Over the next 15 years, Dekha brought lessons on peace and conflict transformation to people around the world. Dekha served as senior advisor for AFSC’s Somalia Peace Program from 2008 until her death in 2011.  

Her life and work have had an incalculable impact on facilitating peace in communities around the world, from the U.N. to resettled Somali refugees in the U.S. 


Photo: Eduardo Stanley

Graciela Martinez, 1945-2020 

For more than 50 years, Graciela Martinez supported efforts to uphold the rights and dignity of farmworkers. As a girl, Graciela spent summers as a farmworker alongside her mother.  

When she graduated from high school in 1964, she joined Proyecto Campesino, also known as the Farm Labor Committee. Proyecto Campesino was an AFSC program from 1955 to 2015, providing support to farmworkers advocating for better work and living conditions.   

Graciela helped establish AFSC’s Self-Help Housing Program as an independent organization. This program worked with low-income farmers to support them in developing a sense of community and constructing their own homes. At that time, AFSC was also supporting the struggle to establish the United Farm Workers (UFW). In 1965, Graciela went to work for the UFW, providing administrative support to the legal department and Cesar Chavez.   

In 1997, Graciela returned to Proyecto Campesino. She assisted with a task force focused on relief efforts for farmworkers left jobless by a devastating freeze that year. AFSC worked to make sure that undocumented farmworkers were covered by relief efforts.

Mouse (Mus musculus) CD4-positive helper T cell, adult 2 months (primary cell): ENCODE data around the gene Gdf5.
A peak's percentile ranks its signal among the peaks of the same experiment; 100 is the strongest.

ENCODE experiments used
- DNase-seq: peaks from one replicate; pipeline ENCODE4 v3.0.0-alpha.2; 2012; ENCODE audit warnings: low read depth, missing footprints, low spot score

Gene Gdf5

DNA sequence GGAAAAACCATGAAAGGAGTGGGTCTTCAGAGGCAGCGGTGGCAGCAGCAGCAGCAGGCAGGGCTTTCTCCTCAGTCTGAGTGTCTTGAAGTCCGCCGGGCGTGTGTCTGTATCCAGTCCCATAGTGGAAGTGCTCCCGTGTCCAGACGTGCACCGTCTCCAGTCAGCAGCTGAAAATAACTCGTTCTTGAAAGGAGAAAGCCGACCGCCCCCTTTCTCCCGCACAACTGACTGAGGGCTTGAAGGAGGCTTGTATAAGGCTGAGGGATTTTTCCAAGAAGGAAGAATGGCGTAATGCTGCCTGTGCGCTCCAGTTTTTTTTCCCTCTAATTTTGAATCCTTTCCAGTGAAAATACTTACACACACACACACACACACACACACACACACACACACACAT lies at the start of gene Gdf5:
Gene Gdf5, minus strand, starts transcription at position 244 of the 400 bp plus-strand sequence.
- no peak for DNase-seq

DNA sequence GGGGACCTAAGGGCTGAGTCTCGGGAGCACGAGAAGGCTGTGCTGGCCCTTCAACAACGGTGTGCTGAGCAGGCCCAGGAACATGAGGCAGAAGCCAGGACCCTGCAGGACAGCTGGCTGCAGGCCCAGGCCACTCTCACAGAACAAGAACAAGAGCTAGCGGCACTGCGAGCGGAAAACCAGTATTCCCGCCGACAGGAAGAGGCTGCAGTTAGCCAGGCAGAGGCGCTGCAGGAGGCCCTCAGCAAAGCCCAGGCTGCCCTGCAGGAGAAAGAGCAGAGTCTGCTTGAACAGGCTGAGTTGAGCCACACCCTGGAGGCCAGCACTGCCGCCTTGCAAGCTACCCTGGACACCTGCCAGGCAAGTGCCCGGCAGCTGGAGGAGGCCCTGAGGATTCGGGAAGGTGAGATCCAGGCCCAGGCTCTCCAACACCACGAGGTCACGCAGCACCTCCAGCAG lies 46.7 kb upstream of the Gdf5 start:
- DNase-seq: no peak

In 2001, Graciela became the program’s first female director. In that role, she led local efforts to support AFSC’s nationwide No Human Being Is Illegal campaign, which pushed for comprehensive immigration reform. Graciela passed away in 2020, at the age of 75. 


Photo: AFSC Archives

Marjorie Nelson, 1941-2022 

Marjorie Nelson was born in Indiana to Quaker parents. She attended Earlham College and in 1965 earned a Doctor of Medicine degree from Indiana University. During her residency, Marjorie served at Philadelphia General Hospital, Pennsylvania Hospital, the Center for Disease Control, and on a hospital ship in Guinea and Sierra Leone. 

Marjorie worked at the AFSC clinic in Quang Ngai, Vietnam during the war. The facility provided physical therapy and prosthetics to people in the community, as well as day care for refugee children.

In January of 1968, while visiting her friend Sandra, both young women were caught in the U.S. bombing of Hanoi. They were taken prisoner by Vietnamese soldiers.  

On March 31, the two women were released, after surviving several days’ journey through the jungle. But Marjorie pushed back on typical U.S. media narratives around this experience, saying “Almost everyone I met has been both kind and friendly to me.” Marjorie called out U.S. government policy in Vietnam and condemned the brutality of war. Her accounts reminded U.S. audiences of the importance of recognizing the humanity in all people, even in times of conflict.